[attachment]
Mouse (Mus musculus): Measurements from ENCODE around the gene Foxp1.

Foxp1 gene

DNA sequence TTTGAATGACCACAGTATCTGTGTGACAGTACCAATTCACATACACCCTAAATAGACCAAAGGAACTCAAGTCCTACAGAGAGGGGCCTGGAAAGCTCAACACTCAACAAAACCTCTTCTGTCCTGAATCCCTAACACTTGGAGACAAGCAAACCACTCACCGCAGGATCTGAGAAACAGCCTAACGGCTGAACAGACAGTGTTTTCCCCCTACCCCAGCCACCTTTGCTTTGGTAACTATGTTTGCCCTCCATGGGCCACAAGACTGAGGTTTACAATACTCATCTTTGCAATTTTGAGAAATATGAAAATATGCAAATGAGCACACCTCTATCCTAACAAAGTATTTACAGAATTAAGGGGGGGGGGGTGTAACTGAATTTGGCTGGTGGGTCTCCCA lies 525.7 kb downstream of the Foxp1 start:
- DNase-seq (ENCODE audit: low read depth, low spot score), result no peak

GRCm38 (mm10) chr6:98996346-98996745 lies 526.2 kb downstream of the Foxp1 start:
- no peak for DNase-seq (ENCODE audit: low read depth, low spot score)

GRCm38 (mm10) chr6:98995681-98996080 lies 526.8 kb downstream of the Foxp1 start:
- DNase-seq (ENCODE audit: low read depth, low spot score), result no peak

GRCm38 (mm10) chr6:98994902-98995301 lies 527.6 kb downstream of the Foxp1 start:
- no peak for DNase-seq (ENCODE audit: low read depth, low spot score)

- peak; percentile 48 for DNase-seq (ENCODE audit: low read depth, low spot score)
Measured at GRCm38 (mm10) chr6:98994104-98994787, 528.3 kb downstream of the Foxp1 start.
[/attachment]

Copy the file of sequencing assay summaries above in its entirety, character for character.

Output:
Mouse (Mus musculus): Measurements from ENCODE around the gene Foxp1.

Foxp1 gene

DNA sequence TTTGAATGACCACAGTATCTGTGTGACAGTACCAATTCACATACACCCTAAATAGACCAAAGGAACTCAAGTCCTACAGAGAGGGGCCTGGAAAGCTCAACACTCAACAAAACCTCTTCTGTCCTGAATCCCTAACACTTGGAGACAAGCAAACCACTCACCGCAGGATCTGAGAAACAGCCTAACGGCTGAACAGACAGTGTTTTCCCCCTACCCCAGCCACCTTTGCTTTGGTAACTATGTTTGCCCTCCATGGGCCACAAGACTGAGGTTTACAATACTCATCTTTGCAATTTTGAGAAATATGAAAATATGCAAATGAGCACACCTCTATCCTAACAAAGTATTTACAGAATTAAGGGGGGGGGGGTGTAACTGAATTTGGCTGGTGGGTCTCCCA lies 525.7 kb downstream of the Foxp1 start:
- DNase-seq (ENCODE audit: low read depth, low spot score), result no peak

GRCm38 (mm10) chr6:98996346-98996745 lies 526.2 kb downstream of the Foxp1 start:
- no peak for DNase-seq (ENCODE audit: low read depth, low spot score)

GRCm38 (mm10) chr6:98995681-98996080 lies 526.8 kb downstream of the Foxp1 start:
- DNase-seq (ENCODE audit: low read depth, low spot score), result no peak

GRCm38 (mm10) chr6:98994902-98995301 lies 527.6 kb downstream of the Foxp1 start:
- no peak for DNase-seq (ENCODE audit: low read depth, low spot score)

- peak; percentile 48 for DNase-seq (ENCODE audit: low read depth, low spot score)
Measured at GRCm38 (mm10) chr6:98994104-98994787, 528.3 kb downstream of the Foxp1 start.